LITTLE Zayla Green touched the hearts of the Wattle Grove community, in particular those who looked after her at the Wattle Grove Long Day Care Centre.
This year, Zayla, aged two, died from a rare disease called Sturge Weber Syndrome. This is a congenital neurological disorder that affects the central nervous system, skin and eyes.
As a result of her condition, Zayla had a birthmark that covered 80 per cent of her body, was fed through a peg in her stomach, and could neither walk nor talk.
Zayla also had epilepsy and global developmental delay, and was blind and partially deaf.
Zayla's parents, Jessica and Tim Green, recently returned to Wattle Grove Long Day Care Centre to donate $2500.
From the money a plaque will be placed in the garden in Zayla's memory and a special needs change table will be bought.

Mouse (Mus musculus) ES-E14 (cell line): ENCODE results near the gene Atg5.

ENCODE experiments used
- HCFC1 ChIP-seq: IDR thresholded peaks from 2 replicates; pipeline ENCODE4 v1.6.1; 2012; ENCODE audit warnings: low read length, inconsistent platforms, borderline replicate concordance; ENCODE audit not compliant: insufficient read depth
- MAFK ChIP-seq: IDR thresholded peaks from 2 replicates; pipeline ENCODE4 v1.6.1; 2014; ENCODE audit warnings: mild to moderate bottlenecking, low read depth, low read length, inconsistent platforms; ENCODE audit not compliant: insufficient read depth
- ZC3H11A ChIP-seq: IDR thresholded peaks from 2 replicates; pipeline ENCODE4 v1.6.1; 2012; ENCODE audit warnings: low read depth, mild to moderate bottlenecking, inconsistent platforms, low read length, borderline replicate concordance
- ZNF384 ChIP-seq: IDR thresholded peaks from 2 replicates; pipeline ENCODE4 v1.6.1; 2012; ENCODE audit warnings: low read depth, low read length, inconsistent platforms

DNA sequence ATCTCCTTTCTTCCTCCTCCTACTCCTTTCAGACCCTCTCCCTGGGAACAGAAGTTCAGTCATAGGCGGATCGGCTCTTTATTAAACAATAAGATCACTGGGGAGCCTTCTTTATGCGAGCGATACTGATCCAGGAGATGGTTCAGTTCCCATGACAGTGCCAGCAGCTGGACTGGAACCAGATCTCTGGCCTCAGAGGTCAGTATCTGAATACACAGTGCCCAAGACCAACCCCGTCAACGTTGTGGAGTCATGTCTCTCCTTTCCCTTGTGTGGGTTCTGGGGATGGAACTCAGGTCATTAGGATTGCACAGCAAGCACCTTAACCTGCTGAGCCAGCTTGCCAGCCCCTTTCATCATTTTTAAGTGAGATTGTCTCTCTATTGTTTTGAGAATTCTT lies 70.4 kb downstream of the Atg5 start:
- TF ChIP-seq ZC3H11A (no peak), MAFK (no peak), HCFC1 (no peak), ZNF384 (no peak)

Mrs Green said finding a day care centre that could accommodate Zayla's needs had been difficult.
"I was looking to find her a day care centre in the area while I went back to studying, but a few of them said no," she said.
"Wattle Grove Long Day Care Centre accepted her straight away."
The centre was equipped to look after Zayla, but made a few small changes to make it more suitable and more comfortable for her.
The centre had a ramp installed to give Zayla access to the outside play area.
She had a one-on-one carer, and staff members were required to complete epilepsy training.
Director Julia Koti-Staker said including children with disabilities in mainstream education was important.
"We don't say no to kids with disabilities," she said.
"Children with disabilities do exist in our communities and it's important that they are accepted, cherished and provided. Zayla was a very placid and lovely girl."